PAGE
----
Collected Works of Abraham Lincoln. Volume 6.
Lincoln, Abraham, 1809-1865.
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To Fanny McCullough [1]

Executive Mansion,
Dear Fanny Washington, December 23, 1862.

It is with deep grief that I learn of the death of your kind and brave Father; and, especially, that it is affecting your young heart beyond what is common in such cases. In this sad world of ours, sorrow comes to all; and, to the young, it comes with bitterest agony, because it takes them unawares. The older have learned toPage  17 ever expect it. I am anxious to afford some alleviation of your present distress. Perfect relief is not possible, except with time. You can not now realize that you will ever feel better. Is not this so? And yet it is a mistake. You are sure to be happy again. To know this, which is certainly true, will make you some less miserable now. I have had experience enough to know what I say; and you need only to believe it, to feel better at once. The memory of your dear Father, instead of an agony, will yet be a sad sweet feeling in your heart, of a purer, and holier sort than you have known before.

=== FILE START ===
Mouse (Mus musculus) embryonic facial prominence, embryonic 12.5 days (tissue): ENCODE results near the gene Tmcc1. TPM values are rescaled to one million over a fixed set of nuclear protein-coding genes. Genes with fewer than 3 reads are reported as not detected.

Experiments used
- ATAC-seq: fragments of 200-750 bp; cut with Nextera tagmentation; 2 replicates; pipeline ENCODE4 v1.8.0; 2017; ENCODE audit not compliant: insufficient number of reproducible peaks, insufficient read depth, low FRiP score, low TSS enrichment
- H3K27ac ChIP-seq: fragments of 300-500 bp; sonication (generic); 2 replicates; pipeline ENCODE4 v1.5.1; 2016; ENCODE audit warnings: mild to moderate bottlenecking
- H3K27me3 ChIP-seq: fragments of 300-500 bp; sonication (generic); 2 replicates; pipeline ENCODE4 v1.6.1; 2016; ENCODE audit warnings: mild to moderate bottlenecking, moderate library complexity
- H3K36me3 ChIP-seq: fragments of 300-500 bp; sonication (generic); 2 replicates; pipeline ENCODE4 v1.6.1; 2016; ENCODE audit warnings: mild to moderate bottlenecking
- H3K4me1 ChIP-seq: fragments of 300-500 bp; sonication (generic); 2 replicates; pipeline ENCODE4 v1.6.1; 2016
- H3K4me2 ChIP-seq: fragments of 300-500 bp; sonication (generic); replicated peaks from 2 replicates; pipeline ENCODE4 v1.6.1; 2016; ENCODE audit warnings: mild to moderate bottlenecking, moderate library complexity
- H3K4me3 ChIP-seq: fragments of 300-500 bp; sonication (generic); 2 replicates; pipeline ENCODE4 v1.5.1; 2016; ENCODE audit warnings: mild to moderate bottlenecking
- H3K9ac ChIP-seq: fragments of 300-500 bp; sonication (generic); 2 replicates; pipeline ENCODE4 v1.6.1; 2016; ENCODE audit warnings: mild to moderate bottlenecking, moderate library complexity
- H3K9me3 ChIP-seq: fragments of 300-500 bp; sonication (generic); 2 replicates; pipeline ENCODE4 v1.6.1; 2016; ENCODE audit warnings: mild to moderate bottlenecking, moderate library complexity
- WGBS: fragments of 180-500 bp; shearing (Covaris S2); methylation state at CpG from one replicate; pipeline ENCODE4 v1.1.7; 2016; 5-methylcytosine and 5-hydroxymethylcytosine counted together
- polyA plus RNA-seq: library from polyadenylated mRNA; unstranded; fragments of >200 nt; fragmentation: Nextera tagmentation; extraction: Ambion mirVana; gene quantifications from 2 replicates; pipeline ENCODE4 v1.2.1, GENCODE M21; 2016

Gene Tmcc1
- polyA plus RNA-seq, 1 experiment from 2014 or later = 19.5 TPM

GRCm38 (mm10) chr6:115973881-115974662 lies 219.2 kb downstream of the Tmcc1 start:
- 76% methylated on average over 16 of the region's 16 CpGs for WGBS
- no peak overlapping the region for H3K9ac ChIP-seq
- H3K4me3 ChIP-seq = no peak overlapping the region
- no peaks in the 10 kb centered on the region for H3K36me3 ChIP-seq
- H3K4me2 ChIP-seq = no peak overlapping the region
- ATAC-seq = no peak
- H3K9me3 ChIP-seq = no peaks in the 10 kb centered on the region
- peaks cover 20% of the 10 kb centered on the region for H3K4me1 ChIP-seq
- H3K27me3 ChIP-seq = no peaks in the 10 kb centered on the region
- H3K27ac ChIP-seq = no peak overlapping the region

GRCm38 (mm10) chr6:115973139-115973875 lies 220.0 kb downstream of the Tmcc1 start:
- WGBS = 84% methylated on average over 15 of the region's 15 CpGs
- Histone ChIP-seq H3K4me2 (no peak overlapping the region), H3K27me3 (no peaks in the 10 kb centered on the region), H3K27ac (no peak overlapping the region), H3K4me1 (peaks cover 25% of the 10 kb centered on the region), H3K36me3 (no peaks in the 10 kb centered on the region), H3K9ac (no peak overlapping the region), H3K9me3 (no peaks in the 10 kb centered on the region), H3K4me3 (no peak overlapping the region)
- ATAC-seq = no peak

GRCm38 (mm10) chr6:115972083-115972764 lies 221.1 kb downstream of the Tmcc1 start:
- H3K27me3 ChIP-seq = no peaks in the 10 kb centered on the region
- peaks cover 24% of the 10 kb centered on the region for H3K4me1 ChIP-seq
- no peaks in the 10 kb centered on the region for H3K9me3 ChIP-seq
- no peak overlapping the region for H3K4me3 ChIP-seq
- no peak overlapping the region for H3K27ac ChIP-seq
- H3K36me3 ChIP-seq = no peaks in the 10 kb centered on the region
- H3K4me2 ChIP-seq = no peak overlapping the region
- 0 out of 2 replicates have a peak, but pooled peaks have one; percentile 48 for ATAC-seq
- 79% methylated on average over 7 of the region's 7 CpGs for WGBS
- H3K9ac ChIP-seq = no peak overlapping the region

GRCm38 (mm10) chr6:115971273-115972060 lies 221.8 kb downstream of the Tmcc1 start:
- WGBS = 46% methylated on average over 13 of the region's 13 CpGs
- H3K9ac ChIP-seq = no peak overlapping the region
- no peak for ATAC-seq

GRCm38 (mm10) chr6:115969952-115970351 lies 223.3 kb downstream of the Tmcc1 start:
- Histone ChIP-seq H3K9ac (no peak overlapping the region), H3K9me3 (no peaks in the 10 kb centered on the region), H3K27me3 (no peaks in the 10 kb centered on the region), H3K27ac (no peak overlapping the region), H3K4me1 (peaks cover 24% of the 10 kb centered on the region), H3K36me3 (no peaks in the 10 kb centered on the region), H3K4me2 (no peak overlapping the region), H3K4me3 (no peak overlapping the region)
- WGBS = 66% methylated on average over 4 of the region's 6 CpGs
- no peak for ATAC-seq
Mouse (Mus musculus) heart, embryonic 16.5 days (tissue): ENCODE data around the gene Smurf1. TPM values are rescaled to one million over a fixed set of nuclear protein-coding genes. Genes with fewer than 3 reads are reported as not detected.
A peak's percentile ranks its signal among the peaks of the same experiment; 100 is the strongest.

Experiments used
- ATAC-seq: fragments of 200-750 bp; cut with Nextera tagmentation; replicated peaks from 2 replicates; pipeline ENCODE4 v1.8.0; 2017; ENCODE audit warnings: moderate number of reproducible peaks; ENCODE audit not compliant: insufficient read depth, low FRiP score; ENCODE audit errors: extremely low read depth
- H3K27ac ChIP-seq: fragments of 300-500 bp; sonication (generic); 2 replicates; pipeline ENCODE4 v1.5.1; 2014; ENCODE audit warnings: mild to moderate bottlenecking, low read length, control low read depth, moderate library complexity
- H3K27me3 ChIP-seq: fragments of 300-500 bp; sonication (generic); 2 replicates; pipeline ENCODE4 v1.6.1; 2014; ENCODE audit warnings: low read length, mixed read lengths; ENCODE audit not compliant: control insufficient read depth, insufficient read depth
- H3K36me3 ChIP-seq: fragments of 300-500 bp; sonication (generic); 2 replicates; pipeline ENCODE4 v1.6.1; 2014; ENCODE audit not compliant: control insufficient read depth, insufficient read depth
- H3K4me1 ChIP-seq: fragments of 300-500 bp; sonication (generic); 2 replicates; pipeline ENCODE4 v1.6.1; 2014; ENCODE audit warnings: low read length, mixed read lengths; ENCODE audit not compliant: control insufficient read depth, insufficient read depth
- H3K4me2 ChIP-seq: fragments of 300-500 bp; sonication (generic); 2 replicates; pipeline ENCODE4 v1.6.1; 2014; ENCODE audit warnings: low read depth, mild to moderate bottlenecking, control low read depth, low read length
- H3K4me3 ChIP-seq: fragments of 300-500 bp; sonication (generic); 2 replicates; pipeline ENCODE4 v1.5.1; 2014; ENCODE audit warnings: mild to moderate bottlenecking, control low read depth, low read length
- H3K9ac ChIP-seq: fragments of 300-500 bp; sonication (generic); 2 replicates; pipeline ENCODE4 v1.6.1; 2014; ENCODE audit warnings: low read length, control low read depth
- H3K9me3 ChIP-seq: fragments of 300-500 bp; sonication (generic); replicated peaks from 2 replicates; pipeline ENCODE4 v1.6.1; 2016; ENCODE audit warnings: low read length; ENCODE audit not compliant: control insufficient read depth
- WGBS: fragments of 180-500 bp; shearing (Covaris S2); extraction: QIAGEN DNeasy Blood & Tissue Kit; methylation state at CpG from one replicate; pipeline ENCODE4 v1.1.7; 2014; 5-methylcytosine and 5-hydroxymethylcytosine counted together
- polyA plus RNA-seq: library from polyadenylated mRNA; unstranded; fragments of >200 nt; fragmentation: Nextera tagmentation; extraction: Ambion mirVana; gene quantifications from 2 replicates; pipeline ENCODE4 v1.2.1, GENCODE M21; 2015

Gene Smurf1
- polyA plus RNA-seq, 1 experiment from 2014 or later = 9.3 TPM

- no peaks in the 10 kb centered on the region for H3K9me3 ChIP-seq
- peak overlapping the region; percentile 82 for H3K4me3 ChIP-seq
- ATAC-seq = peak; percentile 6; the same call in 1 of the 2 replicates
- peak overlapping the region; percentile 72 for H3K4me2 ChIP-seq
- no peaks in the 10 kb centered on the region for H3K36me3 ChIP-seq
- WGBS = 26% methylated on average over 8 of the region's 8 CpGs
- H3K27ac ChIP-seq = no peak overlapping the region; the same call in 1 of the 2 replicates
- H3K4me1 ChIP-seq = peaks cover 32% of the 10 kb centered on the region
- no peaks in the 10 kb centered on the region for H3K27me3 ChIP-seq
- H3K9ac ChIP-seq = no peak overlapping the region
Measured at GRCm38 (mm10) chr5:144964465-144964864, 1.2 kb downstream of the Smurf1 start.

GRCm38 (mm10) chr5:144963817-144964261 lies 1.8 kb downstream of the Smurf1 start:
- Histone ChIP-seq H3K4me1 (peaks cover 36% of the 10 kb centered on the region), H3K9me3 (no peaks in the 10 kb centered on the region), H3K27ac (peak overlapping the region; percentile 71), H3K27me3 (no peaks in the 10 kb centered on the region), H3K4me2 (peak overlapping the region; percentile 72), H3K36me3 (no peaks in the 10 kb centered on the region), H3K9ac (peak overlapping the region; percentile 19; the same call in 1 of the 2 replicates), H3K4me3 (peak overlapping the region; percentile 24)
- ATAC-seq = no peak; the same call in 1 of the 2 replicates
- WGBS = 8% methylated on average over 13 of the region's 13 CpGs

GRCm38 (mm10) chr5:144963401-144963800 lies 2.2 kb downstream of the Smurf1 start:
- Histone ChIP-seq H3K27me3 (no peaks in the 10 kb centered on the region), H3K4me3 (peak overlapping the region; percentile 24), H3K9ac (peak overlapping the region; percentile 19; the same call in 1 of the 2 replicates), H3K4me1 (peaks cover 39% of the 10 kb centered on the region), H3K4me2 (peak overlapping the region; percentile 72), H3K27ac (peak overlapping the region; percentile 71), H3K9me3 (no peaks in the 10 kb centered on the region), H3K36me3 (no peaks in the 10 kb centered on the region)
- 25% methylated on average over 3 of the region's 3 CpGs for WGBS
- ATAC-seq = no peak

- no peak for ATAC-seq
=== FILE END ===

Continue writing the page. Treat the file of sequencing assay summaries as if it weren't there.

Please present my kind regards to your afflicted mother.

Your sincere friend A. LINCOLN.

Miss. Fanny McCullough.


[1]   ALS, owned by Miss Alice Orme Smith, Fairfield, Connecticut. Fanny's father, Lieutenant Colonel William McCullough of the Fourth Illinois Cavalry was killed in a night battle near Coffeeville, Mississippi, on December 5. As clerk of the McLean County Circuit Court at Bloomington, McCullough had been well known to Lincoln.

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